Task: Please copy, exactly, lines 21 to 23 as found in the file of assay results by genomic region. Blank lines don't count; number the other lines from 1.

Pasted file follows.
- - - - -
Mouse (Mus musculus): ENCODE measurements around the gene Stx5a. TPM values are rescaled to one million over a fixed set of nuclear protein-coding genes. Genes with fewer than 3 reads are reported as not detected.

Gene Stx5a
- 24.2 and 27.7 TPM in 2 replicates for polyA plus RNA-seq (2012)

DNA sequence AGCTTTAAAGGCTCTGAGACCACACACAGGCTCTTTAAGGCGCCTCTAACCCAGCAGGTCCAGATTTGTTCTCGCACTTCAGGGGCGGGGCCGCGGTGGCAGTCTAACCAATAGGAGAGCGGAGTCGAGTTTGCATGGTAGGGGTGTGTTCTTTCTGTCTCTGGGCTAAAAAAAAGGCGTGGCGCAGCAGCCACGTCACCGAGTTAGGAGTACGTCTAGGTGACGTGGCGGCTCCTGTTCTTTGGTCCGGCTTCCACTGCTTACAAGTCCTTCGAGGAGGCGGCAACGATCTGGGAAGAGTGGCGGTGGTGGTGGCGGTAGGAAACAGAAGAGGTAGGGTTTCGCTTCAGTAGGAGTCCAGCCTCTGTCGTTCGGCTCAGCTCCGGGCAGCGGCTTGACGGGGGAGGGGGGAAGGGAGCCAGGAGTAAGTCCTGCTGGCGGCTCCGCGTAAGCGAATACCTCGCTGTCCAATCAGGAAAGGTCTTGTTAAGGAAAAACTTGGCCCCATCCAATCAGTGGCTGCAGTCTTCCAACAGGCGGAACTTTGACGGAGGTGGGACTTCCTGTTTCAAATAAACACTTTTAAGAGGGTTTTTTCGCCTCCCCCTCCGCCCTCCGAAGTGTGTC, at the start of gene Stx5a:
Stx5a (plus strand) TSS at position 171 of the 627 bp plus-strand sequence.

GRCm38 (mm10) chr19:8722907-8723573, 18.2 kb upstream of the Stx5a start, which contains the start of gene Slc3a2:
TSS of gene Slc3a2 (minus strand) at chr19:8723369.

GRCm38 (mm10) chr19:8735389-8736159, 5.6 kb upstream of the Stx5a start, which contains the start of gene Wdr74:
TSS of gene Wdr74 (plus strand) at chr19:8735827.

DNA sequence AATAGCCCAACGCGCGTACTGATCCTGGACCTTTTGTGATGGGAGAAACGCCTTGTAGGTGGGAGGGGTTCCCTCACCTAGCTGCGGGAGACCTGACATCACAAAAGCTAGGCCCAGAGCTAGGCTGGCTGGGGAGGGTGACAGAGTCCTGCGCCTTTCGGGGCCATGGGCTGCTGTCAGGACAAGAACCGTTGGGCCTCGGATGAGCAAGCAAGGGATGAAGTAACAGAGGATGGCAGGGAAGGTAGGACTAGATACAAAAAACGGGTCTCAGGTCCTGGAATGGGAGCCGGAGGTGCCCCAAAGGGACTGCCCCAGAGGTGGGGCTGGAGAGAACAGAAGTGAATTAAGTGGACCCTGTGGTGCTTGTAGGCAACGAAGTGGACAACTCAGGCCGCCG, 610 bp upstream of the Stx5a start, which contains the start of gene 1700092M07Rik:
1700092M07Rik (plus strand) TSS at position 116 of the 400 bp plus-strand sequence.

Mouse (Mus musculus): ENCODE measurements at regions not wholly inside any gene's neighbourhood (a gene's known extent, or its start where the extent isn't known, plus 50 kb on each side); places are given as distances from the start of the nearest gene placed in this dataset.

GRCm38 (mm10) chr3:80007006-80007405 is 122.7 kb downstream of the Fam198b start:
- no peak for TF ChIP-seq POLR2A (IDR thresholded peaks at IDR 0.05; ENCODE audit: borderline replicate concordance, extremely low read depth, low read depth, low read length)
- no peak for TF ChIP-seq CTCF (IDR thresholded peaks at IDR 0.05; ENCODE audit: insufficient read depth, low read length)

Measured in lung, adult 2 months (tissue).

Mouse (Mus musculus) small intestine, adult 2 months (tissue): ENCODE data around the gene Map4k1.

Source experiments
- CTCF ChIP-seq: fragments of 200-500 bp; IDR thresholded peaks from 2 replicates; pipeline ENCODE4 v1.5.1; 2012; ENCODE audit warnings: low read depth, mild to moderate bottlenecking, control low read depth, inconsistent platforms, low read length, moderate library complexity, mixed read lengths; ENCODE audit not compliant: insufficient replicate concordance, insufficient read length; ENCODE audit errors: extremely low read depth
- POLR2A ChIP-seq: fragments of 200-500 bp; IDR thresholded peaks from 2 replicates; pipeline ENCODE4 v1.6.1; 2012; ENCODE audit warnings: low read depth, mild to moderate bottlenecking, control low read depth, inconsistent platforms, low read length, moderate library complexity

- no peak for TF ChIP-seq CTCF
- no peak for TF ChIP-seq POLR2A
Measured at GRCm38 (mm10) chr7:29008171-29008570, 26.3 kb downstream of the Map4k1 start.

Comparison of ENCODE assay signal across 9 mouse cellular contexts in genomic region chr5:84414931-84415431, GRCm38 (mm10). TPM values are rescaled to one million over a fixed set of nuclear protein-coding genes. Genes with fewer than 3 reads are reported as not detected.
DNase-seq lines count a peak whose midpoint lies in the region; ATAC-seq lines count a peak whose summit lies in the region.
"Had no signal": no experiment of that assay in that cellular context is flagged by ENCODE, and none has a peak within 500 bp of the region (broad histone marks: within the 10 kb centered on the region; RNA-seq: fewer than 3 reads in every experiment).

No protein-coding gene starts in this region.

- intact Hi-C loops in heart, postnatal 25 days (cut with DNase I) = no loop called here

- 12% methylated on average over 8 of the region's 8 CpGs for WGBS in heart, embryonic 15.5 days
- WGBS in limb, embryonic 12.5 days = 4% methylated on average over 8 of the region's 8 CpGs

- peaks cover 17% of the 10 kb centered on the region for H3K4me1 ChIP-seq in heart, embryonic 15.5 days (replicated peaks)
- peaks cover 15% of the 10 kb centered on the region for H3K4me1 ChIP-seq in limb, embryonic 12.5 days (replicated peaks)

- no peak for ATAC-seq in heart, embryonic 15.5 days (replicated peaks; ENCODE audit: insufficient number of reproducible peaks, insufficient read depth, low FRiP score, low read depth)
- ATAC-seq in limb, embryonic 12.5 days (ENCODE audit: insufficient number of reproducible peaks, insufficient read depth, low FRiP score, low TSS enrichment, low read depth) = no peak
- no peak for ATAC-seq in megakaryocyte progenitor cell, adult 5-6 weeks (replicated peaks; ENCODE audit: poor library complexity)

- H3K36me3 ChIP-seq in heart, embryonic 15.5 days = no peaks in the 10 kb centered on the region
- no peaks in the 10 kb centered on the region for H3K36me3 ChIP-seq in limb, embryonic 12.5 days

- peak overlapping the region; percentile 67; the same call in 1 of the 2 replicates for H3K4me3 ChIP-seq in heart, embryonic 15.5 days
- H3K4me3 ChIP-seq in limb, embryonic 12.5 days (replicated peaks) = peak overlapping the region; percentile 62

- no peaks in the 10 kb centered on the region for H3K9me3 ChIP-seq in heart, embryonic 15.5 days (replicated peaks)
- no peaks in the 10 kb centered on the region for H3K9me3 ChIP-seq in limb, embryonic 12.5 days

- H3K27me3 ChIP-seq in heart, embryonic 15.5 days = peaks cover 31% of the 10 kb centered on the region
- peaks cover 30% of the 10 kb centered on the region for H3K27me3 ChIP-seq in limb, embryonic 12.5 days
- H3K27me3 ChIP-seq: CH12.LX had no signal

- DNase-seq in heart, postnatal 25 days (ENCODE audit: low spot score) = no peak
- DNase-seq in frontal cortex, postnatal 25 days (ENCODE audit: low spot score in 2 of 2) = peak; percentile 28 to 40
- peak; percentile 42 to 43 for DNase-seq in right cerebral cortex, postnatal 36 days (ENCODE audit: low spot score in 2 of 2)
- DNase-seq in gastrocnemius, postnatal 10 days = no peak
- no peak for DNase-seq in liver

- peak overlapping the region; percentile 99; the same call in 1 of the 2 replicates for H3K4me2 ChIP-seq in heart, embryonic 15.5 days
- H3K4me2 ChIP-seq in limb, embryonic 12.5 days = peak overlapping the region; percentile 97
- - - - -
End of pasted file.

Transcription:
- no peak for TF ChIP-seq CTCF
- no peak for TF ChIP-seq POLR2A
Measured at GRCm38 (mm10) chr7:29008171-29008570, 26.3 kb downstream of the Map4k1 start.